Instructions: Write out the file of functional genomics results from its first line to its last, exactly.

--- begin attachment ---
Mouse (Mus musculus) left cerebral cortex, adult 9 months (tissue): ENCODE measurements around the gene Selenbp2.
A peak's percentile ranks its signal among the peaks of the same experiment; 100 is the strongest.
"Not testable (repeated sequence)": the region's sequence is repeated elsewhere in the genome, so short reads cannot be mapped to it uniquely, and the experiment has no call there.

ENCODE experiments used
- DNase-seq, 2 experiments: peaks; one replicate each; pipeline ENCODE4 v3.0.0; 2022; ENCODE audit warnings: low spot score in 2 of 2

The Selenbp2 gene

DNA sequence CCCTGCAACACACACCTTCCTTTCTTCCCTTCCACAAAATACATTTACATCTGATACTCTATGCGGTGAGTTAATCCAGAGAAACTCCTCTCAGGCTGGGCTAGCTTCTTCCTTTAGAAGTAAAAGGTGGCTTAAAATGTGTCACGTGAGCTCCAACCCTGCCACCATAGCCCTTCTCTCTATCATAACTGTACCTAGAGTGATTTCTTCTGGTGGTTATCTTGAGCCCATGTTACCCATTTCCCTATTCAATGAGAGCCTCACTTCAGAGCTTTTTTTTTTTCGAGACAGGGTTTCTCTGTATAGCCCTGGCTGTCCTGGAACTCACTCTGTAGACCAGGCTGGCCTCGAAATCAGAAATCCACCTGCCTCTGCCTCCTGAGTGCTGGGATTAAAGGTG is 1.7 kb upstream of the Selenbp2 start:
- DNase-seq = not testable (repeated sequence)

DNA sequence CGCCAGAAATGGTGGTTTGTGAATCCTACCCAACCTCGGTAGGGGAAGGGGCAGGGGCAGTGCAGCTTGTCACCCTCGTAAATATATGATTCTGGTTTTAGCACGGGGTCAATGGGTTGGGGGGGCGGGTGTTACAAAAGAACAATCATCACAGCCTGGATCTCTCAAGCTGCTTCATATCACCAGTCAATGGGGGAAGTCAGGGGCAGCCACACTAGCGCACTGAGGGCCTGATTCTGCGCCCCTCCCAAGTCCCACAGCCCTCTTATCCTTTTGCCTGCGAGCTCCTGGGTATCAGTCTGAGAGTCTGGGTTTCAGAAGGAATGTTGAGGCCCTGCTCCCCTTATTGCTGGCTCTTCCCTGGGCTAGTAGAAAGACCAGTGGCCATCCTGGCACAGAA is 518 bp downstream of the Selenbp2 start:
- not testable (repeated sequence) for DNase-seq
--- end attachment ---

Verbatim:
Mouse (Mus musculus) left cerebral cortex, adult 9 months (tissue): ENCODE measurements around the gene Selenbp2.
A peak's percentile ranks its signal among the peaks of the same experiment; 100 is the strongest.
"Not testable (repeated sequence)": the region's sequence is repeated elsewhere in the genome, so short reads cannot be mapped to it uniquely, and the experiment has no call there.

ENCODE experiments used
- DNase-seq, 2 experiments: peaks; one replicate each; pipeline ENCODE4 v3.0.0; 2022; ENCODE audit warnings: low spot score in 2 of 2

The Selenbp2 gene

DNA sequence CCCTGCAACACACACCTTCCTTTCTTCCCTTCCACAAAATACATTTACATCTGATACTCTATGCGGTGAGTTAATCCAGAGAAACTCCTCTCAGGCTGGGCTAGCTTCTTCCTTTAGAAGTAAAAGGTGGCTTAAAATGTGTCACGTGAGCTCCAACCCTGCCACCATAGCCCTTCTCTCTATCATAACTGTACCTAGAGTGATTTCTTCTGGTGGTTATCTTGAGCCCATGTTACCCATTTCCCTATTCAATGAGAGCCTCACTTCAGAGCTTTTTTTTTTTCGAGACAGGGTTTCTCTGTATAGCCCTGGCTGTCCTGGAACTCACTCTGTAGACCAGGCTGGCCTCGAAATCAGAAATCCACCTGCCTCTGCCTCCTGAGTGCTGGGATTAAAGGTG is 1.7 kb upstream of the Selenbp2 start:
- DNase-seq = not testable (repeated sequence)

DNA sequence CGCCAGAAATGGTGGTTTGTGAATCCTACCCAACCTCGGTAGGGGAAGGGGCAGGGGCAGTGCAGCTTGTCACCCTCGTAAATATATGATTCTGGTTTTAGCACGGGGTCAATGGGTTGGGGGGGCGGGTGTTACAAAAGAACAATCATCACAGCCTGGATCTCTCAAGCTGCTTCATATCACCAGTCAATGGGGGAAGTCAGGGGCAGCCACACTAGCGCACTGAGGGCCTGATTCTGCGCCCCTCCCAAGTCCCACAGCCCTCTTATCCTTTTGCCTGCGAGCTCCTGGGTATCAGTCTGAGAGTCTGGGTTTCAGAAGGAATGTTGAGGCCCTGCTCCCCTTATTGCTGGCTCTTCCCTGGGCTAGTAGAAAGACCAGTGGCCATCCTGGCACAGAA is 518 bp downstream of the Selenbp2 start:
- not testable (repeated sequence) for DNase-seq